There are two schools of thought on which debts to pay off first.  Logically, paying off the higher-interest debts first will save you the most money in the long run.  On the other hand, psychologically it may be easier to stay motivated if you pay off the smaller debts first, so that you can get the feeling of progress from killing off some of the debts altogether.

Wayward

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Re: Need some badasses help! Options for dealing with medium sized debt.
« Reply #5 on: October 25, 2017, 08:47:46 AM »
Before you even consider consolidating, I would suggest taking a step back and reading Your Money or Your Life and start tracking ALL of your spending immediately (notepad, Excel, Mint/Personal Capital. Find what works for you).  I agree with Laura33 that this doesnít seem like a one-time mistake and that you need to get a better handle on your financial situation, e.g. spending vs. saving.

I also have debt, mostly student loans, so from personal experience I have learned the fastest way to eliminate debt is to cut spending and earn more money.  It may seem hard at first to cut out luxuries like gym, expensive hobbies, eating out, going to bars/clubs/concerts, etc., but this is an emergency and in the long run you will be grateful for these short-term sacrifices.  Look for ways to optimize; the biggest areas for improvement are housing, food, and transportation for many people.  Can you move in with a roommate? Can you lower food costs by shopping at Aldi/Costco/etc?  Can you get a side job, higher paying job, or get more hours at your main job?   

Step 1: Get your spending under control and start setting aside some money each month for an emergency fund if you donít have one (even if itís only $50 per paycheck or per month to an Ally savings account).  Use the extra cash flow to attack the debt full force, in my opinion the shoulder surgery, back taxes, and loan from friend* debts should go first.  Credit utilization ratio greatly impacts score, therefore once these debts decrease your credit score should increase.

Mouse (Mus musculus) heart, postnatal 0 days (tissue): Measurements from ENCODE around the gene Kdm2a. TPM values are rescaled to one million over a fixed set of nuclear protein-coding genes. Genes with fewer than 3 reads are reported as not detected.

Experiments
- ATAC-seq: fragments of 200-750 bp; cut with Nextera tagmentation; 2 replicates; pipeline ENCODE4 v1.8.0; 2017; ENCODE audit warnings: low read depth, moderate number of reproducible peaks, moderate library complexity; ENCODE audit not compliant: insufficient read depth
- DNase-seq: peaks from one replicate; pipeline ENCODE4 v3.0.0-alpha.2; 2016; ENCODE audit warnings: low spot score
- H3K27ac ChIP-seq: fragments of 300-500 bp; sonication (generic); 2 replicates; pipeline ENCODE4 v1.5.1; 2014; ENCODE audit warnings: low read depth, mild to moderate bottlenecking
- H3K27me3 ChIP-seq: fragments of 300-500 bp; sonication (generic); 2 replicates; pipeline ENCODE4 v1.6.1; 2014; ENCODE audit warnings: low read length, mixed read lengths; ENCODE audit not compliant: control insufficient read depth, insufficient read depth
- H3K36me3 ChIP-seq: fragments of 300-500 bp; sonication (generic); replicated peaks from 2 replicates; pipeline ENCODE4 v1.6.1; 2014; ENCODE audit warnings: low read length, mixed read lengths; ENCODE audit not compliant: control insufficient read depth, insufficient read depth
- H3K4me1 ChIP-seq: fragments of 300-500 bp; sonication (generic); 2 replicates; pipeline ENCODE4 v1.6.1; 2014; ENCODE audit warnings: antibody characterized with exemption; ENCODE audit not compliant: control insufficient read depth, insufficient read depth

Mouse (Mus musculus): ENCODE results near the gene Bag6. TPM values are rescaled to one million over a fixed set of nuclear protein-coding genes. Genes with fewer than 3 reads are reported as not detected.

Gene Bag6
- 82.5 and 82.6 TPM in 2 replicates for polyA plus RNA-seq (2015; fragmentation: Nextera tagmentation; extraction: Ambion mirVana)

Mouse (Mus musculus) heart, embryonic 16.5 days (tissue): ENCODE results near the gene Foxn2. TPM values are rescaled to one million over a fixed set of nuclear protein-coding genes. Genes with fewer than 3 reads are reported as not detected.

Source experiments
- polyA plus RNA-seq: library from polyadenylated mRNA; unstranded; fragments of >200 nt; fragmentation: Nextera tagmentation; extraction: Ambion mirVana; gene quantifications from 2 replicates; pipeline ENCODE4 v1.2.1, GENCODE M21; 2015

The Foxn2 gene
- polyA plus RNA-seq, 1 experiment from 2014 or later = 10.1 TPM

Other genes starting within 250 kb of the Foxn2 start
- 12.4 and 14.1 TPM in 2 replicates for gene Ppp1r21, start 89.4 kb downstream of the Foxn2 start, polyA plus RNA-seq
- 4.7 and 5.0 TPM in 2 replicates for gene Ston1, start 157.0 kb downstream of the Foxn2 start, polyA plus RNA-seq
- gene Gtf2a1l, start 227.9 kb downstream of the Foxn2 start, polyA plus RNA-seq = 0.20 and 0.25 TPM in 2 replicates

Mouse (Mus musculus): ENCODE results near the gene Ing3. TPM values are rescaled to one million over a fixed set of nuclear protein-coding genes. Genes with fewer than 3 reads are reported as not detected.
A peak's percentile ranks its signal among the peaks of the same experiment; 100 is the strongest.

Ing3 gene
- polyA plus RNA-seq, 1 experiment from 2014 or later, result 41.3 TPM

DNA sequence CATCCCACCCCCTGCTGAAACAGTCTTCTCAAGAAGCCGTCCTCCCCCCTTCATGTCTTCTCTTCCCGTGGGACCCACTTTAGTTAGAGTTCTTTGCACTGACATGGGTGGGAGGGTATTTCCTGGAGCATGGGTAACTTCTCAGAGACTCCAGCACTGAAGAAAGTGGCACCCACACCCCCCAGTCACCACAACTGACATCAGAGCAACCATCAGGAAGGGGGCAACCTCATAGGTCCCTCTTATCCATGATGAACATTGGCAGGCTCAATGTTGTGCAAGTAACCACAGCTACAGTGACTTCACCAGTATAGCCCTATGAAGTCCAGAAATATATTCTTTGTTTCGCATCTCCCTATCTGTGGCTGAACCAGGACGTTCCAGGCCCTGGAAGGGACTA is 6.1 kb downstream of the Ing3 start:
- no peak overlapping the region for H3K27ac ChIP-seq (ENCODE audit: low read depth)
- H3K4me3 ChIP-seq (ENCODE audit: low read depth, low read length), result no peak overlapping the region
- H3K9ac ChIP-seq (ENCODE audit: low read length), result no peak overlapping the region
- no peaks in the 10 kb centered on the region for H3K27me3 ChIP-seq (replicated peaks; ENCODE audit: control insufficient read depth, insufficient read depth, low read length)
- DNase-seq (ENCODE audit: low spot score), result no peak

Step 2: After the first group of debts is eliminated check out: https://www.creditcards.com/compare/balance-transfer/?aid=9a0b93fb&ZID=01101101 for great credit card offers, preferably one with a no or low fee 0% interest balance transfer, if possible.  Most require a 670 or higher credit score, which you should reach in no time if you take action now.  The balance of the Sapphire card and CMRE bill could go here, but you have to promise not to put any new purchases here!  Figure out your minimum payment per month to pay the balance off within the 0% time frame (balance / # months). 

Step 3: Look into refinancing your student loans with SoFi or Earnest.  Checking if you are eligible should not impact your credit score (you want to make sure you donít have too many credit inquiries as that could lower your score).

Itís up to you to choose the Snowball, Avalanche, or Hybrid method, but make a plan of attack and stick with it.  Use a free calculator such as Undebt.it to play around with the best method for you.  Also, post a Case Study for more in depth advice! 

*Some people may not agree with me, but a kind friend willing to help you out in a time of need is not one you want to lose over money.  Appreciate the hell out of this person and let them know how much their help means to you.

Hope this helps and good luck!

shieatt007

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Re: Need some badasses help! Options for dealing with medium sized debt.
« Reply #6 on: November 28, 2017, 05:17:45 PM »
Hey guys,

Thanks so much for the above advice. My spending is clearly my biggest problem; I've began to address this by getting a roommate and sticking to a budget - but I still have a ways to go.  Before finalizing a strategy, I wanted to first take the original commenters advice and add some extra details about my income, spending, and interest rates of each of the debts below - in order to know how 'how big my shovel is.'  If possible, could you let me know if these details provide any further insight to my situation and might possibly affect the above strategies?  Again, at the risk of this seeming like a double-post, I was originally interested in exploring the idea of a low APR loan loan that would:

  • Help pay-off what I owe immediately and avoid the heavy interest
  • Help my Credit Score

BUT, based on the badass comments above, it sounds like there is a more effective 'hybrid' strategy I should follow here. Let me know if the added details below might inform a debt strategy any further.

Updated Debt outline w/ Income:

Immediate Concern: $14,192
In Collections from shoulder surgery - $3,000 (20% interest) - MONTHLY: $100
Credit Card Debt - $4,800 (Chase Sapphire) - (16.99% APR) - MONTHLY: $145